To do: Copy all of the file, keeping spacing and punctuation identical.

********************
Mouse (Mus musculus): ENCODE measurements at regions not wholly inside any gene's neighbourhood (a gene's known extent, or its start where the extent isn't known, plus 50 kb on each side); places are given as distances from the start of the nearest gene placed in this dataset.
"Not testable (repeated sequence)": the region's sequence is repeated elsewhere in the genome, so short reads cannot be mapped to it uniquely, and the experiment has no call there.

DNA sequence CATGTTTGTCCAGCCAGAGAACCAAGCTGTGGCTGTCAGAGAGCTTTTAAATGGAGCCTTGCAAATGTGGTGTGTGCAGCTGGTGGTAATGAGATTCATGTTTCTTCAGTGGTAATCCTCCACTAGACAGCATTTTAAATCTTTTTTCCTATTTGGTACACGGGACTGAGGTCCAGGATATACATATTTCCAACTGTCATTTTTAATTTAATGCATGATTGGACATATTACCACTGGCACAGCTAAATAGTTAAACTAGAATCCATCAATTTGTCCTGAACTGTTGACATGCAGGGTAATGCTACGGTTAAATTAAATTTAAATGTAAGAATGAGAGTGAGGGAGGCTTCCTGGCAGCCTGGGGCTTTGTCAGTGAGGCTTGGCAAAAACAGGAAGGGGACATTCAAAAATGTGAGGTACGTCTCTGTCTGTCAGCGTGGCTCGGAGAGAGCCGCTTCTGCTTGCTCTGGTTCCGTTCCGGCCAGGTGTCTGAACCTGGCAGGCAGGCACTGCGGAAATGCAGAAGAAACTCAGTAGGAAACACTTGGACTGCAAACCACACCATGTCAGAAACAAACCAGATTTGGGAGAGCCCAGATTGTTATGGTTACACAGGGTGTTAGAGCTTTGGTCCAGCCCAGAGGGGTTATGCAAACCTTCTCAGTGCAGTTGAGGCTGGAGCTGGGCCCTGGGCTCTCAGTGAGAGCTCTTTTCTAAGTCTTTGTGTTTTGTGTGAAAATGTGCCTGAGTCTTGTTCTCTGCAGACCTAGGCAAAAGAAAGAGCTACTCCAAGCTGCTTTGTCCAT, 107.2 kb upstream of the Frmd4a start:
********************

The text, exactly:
Mouse (Mus musculus): ENCODE measurements at regions not wholly inside any gene's neighbourhood (a gene's known extent, or its start where the extent isn't known, plus 50 kb on each side); places are given as distances from the start of the nearest gene placed in this dataset.
"Not testable (repeated sequence)": the region's sequence is repeated elsewhere in the genome, so short reads cannot be mapped to it uniquely, and the experiment has no call there.

DNA sequence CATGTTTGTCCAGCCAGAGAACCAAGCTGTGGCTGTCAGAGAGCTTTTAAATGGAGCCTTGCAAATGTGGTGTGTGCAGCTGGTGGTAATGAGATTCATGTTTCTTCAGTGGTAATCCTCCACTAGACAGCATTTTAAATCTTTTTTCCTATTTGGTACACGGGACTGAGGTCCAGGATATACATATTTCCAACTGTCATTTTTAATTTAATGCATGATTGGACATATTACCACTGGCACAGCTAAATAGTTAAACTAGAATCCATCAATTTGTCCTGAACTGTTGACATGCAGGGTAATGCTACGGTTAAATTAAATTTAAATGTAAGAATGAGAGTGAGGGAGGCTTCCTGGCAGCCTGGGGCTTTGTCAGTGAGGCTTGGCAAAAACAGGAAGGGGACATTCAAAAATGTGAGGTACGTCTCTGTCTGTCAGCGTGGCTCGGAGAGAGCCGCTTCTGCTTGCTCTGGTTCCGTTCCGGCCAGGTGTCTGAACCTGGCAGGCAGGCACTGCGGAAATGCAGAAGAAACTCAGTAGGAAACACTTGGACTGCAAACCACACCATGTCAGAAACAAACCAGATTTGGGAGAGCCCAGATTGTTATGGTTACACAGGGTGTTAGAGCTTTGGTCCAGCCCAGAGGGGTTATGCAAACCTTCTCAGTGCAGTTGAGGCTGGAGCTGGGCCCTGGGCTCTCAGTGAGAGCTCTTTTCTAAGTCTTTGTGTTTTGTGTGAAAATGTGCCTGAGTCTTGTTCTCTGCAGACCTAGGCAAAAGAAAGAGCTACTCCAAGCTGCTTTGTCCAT, 107.2 kb upstream of the Frmd4a start: